Isabelle & Yvonne heading up Max’s. September 2023.

Isabelle on the top of Max’s. September 2022.

Max’s when it’s snowy. March 2021.

Looking towards Hibbs from the top of Max’s. The point top left is Alyeksa then Little League then Hibbs. June 2020.

Hibbs Peak (4,423’)

Hibbs Peak is the large peak with the imposing Northwest face that is due south of Alyeska. The first recorded ascent was by Keith Hart and Arion Fiebig in 1959 (route unknown) but presumably via some variation form Max’s as this was a popular route in the 60s. It should be notes that the resort maps label this peak as Big League – a name referring to the difficulty of the Northwest Face which is considered one of the hardest ski descents in the Girdwood Valley. Lots of skiers vie for this line… it’s big and the consequences are also big.

For my tour I ascended Hibbs after going up and over Max’s. I dropped down to the base of Hibbs and ascended the Southwest Face to the summit. The route I took, plus others I know of, are as follows (note – of these routes I have not climbed the North Ridge and did not summit via the South Ridge):

  • Southwest Face (Class 2): This route ascends the steep tundra / scree slopes on the south side of the peak. Access these slopes by going up and over Max’s and dropping 1000′ to the valley floor. These slopes steepen as you get higher and you eventually work your way through a couple rock bands before finally reaching the upper basin on the south side of the peak. From this upper basin it’s an easy walk to the summit. These slopes are also a good ski run in the winter.
  • North Couloir (Class 3 / steep snow): A short steep couloir that dumps you right on the summit. Access this couloir by climbing up to the snow slopes to the left of the steep Northwest Face. Note that this couloir will probably have an open moat by late spring so make sure snow coverage is good before attempting.
  • South Ridge (Class 2): This ridge is accessed via Kern Creek. This is a really long route that goes up and over Point 3911. The 3000′ ski back down your route is superb.
  • North Ridge (Class 3+): This is the route people take when linking up the ridgeline between Alyeska and Hibbs. Go over Alyeska to Little League then scramble up the ridge to the summit. Expect steep loose rock.

Looking at the scree / tundra slopes on the Southwest Face from Max’s. June 2020.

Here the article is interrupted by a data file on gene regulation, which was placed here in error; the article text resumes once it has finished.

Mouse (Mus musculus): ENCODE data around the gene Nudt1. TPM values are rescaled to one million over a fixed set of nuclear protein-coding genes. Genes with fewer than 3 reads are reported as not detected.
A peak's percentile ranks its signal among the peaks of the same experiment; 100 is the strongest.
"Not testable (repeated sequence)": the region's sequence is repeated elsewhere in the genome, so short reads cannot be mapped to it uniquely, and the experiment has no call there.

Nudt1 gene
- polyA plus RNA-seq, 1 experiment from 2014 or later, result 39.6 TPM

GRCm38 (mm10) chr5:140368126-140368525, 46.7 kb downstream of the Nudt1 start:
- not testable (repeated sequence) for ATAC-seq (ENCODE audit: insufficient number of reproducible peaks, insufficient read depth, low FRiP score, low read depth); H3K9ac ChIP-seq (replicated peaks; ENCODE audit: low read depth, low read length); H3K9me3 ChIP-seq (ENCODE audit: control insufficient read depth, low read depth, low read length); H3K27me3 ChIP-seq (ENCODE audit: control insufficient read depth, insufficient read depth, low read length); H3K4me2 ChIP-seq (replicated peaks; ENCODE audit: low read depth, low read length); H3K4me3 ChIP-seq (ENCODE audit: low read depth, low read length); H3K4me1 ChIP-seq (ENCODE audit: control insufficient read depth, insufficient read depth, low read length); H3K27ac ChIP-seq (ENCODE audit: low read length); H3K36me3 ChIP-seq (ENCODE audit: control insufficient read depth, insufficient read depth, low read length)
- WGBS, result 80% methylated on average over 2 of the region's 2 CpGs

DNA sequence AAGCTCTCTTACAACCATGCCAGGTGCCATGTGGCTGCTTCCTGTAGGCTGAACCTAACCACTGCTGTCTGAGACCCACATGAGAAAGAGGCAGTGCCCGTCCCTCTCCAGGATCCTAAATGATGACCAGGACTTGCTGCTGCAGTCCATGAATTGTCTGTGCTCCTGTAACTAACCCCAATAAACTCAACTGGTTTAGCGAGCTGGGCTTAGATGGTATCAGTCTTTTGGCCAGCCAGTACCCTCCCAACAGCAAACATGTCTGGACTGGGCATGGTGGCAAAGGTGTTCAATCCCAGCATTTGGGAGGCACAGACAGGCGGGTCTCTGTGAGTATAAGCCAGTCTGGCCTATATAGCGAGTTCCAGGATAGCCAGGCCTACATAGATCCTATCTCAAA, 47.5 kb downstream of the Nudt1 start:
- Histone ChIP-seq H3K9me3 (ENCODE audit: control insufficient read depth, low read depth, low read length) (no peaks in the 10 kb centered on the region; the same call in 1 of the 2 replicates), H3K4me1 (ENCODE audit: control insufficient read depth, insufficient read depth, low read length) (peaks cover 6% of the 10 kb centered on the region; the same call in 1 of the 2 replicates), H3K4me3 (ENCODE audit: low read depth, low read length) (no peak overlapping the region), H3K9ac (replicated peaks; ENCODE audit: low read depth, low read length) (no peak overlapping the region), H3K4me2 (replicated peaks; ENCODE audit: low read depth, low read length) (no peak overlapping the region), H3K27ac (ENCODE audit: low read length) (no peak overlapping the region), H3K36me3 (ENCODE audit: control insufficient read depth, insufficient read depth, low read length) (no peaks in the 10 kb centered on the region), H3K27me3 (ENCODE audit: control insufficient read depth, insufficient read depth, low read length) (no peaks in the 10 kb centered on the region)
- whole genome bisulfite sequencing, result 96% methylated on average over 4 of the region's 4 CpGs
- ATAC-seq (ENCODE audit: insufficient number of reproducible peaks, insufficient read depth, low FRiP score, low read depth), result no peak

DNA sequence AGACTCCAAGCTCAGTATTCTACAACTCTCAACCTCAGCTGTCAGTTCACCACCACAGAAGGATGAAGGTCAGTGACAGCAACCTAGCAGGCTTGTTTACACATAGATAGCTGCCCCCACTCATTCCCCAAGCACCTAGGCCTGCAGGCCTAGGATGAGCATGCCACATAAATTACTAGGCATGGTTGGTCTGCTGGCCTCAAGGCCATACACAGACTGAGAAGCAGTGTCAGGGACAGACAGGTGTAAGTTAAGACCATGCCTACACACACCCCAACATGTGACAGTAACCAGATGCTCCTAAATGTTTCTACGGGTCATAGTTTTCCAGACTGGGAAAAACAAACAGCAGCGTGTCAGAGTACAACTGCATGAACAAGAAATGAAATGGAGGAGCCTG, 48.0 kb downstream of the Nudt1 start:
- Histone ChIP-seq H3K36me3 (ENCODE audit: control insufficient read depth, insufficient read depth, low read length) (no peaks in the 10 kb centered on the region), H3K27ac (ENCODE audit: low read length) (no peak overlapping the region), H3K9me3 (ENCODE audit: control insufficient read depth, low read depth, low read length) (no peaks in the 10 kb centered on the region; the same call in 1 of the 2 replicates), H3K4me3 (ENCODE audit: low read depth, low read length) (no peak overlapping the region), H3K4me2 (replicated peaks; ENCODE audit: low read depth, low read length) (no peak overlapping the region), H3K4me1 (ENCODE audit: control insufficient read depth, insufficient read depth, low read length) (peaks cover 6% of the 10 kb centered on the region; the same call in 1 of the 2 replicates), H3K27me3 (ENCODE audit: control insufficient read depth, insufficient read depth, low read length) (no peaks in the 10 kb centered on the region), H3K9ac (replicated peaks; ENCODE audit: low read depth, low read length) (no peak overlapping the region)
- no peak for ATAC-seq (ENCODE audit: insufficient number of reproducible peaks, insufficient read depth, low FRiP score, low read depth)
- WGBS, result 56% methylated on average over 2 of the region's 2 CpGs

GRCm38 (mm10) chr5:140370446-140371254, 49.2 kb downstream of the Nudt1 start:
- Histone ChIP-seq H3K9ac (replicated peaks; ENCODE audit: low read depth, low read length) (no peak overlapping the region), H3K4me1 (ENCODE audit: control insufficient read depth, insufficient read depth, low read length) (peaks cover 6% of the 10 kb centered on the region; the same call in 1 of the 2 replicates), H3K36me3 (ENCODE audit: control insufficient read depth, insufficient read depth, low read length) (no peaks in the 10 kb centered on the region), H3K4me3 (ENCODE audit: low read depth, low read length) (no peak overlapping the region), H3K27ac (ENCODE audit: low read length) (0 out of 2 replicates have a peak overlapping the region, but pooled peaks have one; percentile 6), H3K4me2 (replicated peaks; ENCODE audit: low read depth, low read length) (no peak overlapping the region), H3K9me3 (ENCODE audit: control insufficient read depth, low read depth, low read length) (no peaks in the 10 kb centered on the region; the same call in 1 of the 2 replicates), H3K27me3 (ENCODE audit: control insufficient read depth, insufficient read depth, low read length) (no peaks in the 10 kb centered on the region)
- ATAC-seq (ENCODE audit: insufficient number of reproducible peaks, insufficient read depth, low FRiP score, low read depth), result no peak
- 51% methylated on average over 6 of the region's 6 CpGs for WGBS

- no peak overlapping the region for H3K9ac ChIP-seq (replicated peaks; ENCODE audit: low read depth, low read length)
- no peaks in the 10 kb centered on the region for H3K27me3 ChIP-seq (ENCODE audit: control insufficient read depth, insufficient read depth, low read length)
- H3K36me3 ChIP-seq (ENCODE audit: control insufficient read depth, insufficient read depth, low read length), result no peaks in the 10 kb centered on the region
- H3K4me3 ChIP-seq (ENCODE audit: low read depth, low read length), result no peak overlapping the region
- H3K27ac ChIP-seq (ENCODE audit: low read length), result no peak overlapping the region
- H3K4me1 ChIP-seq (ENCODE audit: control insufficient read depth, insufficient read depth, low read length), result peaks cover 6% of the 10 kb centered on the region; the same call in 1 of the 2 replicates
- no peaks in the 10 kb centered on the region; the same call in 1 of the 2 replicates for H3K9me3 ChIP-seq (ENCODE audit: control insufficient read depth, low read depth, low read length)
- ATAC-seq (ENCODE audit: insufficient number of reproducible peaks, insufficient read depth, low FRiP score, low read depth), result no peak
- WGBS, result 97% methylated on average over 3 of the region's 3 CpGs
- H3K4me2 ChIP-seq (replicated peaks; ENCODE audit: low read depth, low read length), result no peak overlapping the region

Looking down from the upper part of the Southwest Face. June 2020.

Alex Wilson down the Southwest Face in perfect snow. March 2021.

Looking up at the basin you need to reach to access the North Couloir (the couloir goes up the hidden face middle right). March 2021.

Alex Wilson at the bottom of the North Couloir. March 2021.

Alex Wilson at the top of the North Couloir. March 2021.

Kakiko RL half way up the South Ridge. April 2020.

Kakiko nearing Point 3911 on the South Ridge.

Heading down 3000′ of perfect corn on the South Ridge.

Dave Bass down the Southwest Face of Berg while Eric Parsons spots. We dropped this run 3500′ from the summit all the way to below the cloud band. February 2021.

Berg Peak (3,917’)

The first recorded ascent of Berg was by Keith Hart and Arion Fiebig in 1959 (route unknown) as part of their linkup with Hibbs. Given they climbed Hibbs on the same day they probably approached the peak and took the same route that I took.

On my tour I reached Berg by first dropping down a long scree gully on the southeast side of Hibbs. I descended off the summit of Hibbs and walked the South Ridge towards Point 3911 before dropping the obvious gully down to the base of Berg. I then ascended the Northwest Ridge (Class 3+) to the summit. I then descended the East Ridge (Class 2) which is an easy hike to the Highbush / Berg col. However – once down at the col I didn’t like my camping options so I went back up the East Ridge and descended the Southwest Ridge down to a beautiful tarn where I camped for the night. The next morning I once again traversed Berg on my way to Lowbush. Details of the routes I’ve climbed on Berg are as follows:

  • Northwest Ridge (Class 3+): Access this route from the Point 3911 / Berg col. Don’t take this route lightly – the route appears easy and short from below, but has several sections of steep exposed wet rock that you are forced to climb as you approach the summit pyramid. By the time you reach the steep part you’ll have traversed numerous sections of exposed Class 3 that you probably won’t want to downclimb and will thus be committed.
  • East Ridge (Class 2): Used as either an ascent or a descent when traversing. This is mellow ridge with minimal difficulties. If climbing Berg in the winter this is the obvious route to take.
  • Southwest Face/Ridge (Class 2): This is the long ridge that drops off the summit towards Kern Creek. I’ve been up and down it a few times both on foot and skis. If you plan on skiing Berg this is the route you want to ski. From the summit to the creek it’s 3,500′!

Looking at the Northwest Ridge from the Berg / Point 3911 col. June 2020.